Mumbai: Students at the Indian Institute of Technology, Bombay are holding secret meetings to plan poll strategy before national elections. In Bangalore, the number of “IT-milans,” the weekly gatherings of information technology professionals promoting the ideas of the Rashtriya Swayamsevak Sangh (RSS), has swelled to 50. And, increasingly through the Internet, RSS members are reaching out to new recruits on social-networking sites.
Meeting ground: Professionals from the corporate world at an RSS shakha in Mumbai. Ashesh Shah / Mint
The Orkut group alone has 38,272 RSS members.
Meet the new faces of an old idea.
In time for a string of state polls that precede the general election due by next May, and taking advantage of economic uncertainty and the fear of terrorism, the RSS appears to be gaining ground among young students and professionals who are forming communities around its ideology.
Recruitment to the RSS has never been so active, according to members and observers. In many cases, those signing up for the Hindu nationalist group that propagates Hinduism as a way of life are actually moderates. Perhaps they are frustrated with the current government or curious about how to effect change or are trying to apply tech-savviness to politics. “We call some pracharaks (preachers) who explain the RSS philosophy to the group and answer their questions about it. We discuss a current issue and let them get a sense of what it means to belong to the organization,” says Amit Chatterjee, 21, who founded the Orkut group in 2006.
Every other month, the online members are invited to meet the organization’s followers at daily shakhas, or highly disciplined cadres, local offices and schools where Vedic texts are read aloud and strategy plotted. “No one is forced to sign up. But if they like what they see, they start attending the shakhas regularly,” Chatterjee says.
In the years after Mahatma Gandhi’s 1948 assassination, few wanted to be associated with the RSS (Hindu right-wing groups were allegedly behind the killing) and membership of the organization, like a family heirloom, passed from generation to generation.
“It was a way of life for us. Something we grew up with,” said Girish Kulkarni, whose grandfather joined the RSS in 1928, three years after the organization was founded with the aim of promoting cultural nationalism. He says his grandfather, now 84, still attends the shakhas every day.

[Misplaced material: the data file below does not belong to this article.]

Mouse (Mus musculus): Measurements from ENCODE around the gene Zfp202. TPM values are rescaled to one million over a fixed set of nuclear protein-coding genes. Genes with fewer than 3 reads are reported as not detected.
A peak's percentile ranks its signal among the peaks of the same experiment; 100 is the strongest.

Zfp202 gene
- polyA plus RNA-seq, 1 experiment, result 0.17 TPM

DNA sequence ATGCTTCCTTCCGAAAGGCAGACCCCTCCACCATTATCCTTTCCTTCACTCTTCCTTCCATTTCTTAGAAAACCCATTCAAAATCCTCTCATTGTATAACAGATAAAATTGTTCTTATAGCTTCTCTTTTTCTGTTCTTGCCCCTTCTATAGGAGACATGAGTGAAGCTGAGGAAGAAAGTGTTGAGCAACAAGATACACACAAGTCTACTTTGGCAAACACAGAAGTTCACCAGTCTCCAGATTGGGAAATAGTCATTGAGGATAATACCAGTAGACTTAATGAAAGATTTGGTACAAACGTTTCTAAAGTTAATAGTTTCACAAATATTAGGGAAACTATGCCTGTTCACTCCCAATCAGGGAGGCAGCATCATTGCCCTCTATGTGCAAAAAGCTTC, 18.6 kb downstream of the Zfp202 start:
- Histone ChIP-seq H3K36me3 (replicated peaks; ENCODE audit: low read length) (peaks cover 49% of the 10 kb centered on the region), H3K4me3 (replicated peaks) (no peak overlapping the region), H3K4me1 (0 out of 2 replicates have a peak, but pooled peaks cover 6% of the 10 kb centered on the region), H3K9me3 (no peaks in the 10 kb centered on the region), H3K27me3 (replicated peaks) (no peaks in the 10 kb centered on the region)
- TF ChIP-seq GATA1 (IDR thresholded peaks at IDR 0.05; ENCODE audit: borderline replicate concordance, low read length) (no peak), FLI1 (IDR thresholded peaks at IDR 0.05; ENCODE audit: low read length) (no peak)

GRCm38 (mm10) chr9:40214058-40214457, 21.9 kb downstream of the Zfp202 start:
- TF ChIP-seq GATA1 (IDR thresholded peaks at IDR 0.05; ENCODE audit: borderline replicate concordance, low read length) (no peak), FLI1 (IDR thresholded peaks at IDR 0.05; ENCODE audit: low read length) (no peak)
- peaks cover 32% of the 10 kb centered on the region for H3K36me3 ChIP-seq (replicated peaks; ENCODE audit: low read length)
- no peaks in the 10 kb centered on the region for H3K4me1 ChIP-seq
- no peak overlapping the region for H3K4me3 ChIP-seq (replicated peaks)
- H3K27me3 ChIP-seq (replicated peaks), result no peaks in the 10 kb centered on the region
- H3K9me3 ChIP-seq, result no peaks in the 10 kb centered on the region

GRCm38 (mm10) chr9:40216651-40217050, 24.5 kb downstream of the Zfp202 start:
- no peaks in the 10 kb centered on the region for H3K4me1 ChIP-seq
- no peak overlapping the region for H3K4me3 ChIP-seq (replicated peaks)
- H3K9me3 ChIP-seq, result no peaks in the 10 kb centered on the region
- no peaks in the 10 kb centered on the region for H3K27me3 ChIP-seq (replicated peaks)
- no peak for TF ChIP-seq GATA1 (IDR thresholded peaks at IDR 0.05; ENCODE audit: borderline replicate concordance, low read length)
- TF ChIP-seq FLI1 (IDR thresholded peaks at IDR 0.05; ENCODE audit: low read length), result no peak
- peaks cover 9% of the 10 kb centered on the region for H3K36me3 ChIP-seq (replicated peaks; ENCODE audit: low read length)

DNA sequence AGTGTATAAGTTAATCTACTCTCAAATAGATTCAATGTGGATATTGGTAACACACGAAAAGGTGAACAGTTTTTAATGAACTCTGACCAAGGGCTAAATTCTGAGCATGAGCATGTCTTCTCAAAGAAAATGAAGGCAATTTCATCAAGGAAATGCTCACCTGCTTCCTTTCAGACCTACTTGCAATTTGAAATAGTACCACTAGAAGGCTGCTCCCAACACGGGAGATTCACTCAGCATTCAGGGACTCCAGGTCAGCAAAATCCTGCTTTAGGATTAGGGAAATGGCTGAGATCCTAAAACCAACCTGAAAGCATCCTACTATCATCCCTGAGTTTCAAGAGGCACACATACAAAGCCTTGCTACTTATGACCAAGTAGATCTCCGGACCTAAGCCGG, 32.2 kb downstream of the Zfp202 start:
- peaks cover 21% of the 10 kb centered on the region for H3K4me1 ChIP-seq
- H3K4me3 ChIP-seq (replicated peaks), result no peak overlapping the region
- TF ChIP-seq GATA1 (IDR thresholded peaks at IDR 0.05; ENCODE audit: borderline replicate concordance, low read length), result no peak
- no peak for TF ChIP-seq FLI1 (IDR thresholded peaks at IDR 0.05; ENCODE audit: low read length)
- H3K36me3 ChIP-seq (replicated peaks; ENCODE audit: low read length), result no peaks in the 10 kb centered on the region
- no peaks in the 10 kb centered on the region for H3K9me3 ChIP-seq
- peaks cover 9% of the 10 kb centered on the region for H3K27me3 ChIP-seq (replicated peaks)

But the reach into new pockets for membership has become significant at a time that the Bharatiya Janata Party (BJP), the organization’s political offshoot, plans to run a “Save India” campaign in its attempt to wrestle back power from the United Progressive Alliance.
The once media-shy RSS is actively engaging with journalists and the public and embracing technology to spur interest. According to the RSS, the number of shakhas has increased from 25,000 in 1990 to 32,686 in 2007.
At once, the RSS and BJP strategy marries the idea of a pan-Hindu nation with safety. It targets people such as Kavita Pandey, a homemaker in New Delhi who says she worries every time her family leaves home. When she travels, at airports, railways stations and on public buses, she is on the lookout for lurking danger. “I look for bags without owners. Constantly. Once I called the airport security because a bulky plastic bag was lying near the dustbin. ...it was only some newspapers and a banana skin or something. But I think I would do the same thing again,” she says.
Days after the Capital was rocked by a series of bomb blasts in popular markets, Pandey says, if the fear remains, the next election will not be about inflation. It will be about who can keep her children safe.
Terrorist bomb explosions in Bangalore, Ahmedabad, Jaipur and New Delhi have killed 132 people so far this year.
From the elite Indian Institutes of Technology and the Indian Institutes of Management, or the canteens of companies such as Wipro Ltd and Deutsche Bank AG, the RSS mobilization efforts may not have the sanction of institutions or employers. But the RSS is slowly winning converts.
A member of the organization for the last three years, Chatterjee remembers when RSS promotional efforts outside college campuses used to get a lukewarm response. But now, “a lot of students come over to the stall, ask questions and listen.”
The weekly IT-milan is also gaining popularity among computer programmers in Pune, Hyderabad, Kolkata, Chandigarh and New Delhi. “We have about 4,000 members in such groups,” said Suresh Nayak, a member who runs the Bangalore IT-milan s. “We will change to whatever format is needed to help our members remain a part of the organization.” But the message, he and others agree, will largely stay the same.